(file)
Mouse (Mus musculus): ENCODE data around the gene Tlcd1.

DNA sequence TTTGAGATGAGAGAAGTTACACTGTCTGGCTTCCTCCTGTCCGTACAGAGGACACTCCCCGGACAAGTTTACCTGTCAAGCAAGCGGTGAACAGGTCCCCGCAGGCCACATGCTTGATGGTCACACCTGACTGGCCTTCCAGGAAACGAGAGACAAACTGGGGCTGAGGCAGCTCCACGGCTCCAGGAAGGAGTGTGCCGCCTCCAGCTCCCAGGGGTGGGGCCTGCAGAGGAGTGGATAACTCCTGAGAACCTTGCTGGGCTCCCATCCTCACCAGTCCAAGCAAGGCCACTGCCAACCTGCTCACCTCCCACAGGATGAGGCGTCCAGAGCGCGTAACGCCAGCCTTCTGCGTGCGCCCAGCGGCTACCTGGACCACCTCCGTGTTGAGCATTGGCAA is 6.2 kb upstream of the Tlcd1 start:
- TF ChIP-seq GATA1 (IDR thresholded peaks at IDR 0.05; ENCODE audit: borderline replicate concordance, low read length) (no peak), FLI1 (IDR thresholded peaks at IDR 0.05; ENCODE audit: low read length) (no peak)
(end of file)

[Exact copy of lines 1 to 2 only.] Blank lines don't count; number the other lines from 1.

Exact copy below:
Mouse (Mus musculus): ENCODE data around the gene Tlcd1.

DNA sequence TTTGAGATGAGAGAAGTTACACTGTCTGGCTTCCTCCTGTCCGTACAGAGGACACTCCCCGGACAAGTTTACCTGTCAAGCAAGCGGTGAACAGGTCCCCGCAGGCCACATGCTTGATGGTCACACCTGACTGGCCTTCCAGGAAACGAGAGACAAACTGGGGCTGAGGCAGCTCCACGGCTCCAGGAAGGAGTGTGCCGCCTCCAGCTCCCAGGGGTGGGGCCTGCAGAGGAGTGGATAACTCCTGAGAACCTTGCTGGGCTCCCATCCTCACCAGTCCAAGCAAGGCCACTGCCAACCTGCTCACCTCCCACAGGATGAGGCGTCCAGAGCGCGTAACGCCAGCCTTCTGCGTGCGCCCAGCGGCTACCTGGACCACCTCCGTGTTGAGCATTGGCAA is 6.2 kb upstream of the Tlcd1 start: